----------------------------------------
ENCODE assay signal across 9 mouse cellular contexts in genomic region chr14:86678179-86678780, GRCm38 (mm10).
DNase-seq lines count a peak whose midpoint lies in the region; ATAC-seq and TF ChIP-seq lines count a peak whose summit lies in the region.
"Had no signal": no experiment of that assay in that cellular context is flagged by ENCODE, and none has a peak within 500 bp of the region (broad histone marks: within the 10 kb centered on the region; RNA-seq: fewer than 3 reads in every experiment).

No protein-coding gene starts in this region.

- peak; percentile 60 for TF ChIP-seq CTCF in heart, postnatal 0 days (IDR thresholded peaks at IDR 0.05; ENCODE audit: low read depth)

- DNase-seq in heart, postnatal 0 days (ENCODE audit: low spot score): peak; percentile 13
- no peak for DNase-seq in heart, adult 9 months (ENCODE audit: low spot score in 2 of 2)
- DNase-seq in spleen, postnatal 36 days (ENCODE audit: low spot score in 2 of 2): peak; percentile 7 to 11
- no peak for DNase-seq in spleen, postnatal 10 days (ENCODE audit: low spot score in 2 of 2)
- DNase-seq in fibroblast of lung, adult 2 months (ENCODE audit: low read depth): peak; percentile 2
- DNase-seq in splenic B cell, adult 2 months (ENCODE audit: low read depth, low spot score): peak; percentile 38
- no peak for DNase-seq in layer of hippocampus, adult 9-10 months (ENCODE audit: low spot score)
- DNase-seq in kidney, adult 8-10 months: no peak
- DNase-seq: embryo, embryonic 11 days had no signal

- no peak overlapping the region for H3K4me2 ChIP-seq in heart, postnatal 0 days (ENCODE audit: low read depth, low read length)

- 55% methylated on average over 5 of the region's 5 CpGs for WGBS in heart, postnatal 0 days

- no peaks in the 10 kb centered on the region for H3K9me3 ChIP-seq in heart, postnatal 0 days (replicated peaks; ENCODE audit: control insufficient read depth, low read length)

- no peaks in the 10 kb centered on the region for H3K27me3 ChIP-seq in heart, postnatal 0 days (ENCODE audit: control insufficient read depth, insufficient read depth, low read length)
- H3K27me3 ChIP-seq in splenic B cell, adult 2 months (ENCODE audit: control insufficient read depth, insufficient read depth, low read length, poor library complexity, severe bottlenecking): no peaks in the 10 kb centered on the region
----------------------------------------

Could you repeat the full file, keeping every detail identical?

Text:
ENCODE assay signal across 9 mouse cellular contexts in genomic region chr14:86678179-86678780, GRCm38 (mm10).
DNase-seq lines count a peak whose midpoint lies in the region; ATAC-seq and TF ChIP-seq lines count a peak whose summit lies in the region.
"Had no signal": no experiment of that assay in that cellular context is flagged by ENCODE, and none has a peak within 500 bp of the region (broad histone marks: within the 10 kb centered on the region; RNA-seq: fewer than 3 reads in every experiment).

No protein-coding gene starts in this region.

- peak; percentile 60 for TF ChIP-seq CTCF in heart, postnatal 0 days (IDR thresholded peaks at IDR 0.05; ENCODE audit: low read depth)

- DNase-seq in heart, postnatal 0 days (ENCODE audit: low spot score): peak; percentile 13
- no peak for DNase-seq in heart, adult 9 months (ENCODE audit: low spot score in 2 of 2)
- DNase-seq in spleen, postnatal 36 days (ENCODE audit: low spot score in 2 of 2): peak; percentile 7 to 11
- no peak for DNase-seq in spleen, postnatal 10 days (ENCODE audit: low spot score in 2 of 2)
- DNase-seq in fibroblast of lung, adult 2 months (ENCODE audit: low read depth): peak; percentile 2
- DNase-seq in splenic B cell, adult 2 months (ENCODE audit: low read depth, low spot score): peak; percentile 38
- no peak for DNase-seq in layer of hippocampus, adult 9-10 months (ENCODE audit: low spot score)
- DNase-seq in kidney, adult 8-10 months: no peak
- DNase-seq: embryo, embryonic 11 days had no signal

- no peak overlapping the region for H3K4me2 ChIP-seq in heart, postnatal 0 days (ENCODE audit: low read depth, low read length)

- 55% methylated on average over 5 of the region's 5 CpGs for WGBS in heart, postnatal 0 days

- no peaks in the 10 kb centered on the region for H3K9me3 ChIP-seq in heart, postnatal 0 days (replicated peaks; ENCODE audit: control insufficient read depth, low read length)

- no peaks in the 10 kb centered on the region for H3K27me3 ChIP-seq in heart, postnatal 0 days (ENCODE audit: control insufficient read depth, insufficient read depth, low read length)
- H3K27me3 ChIP-seq in splenic B cell, adult 2 months (ENCODE audit: control insufficient read depth, insufficient read depth, low read length, poor library complexity, severe bottlenecking): no peaks in the 10 kb centered on the region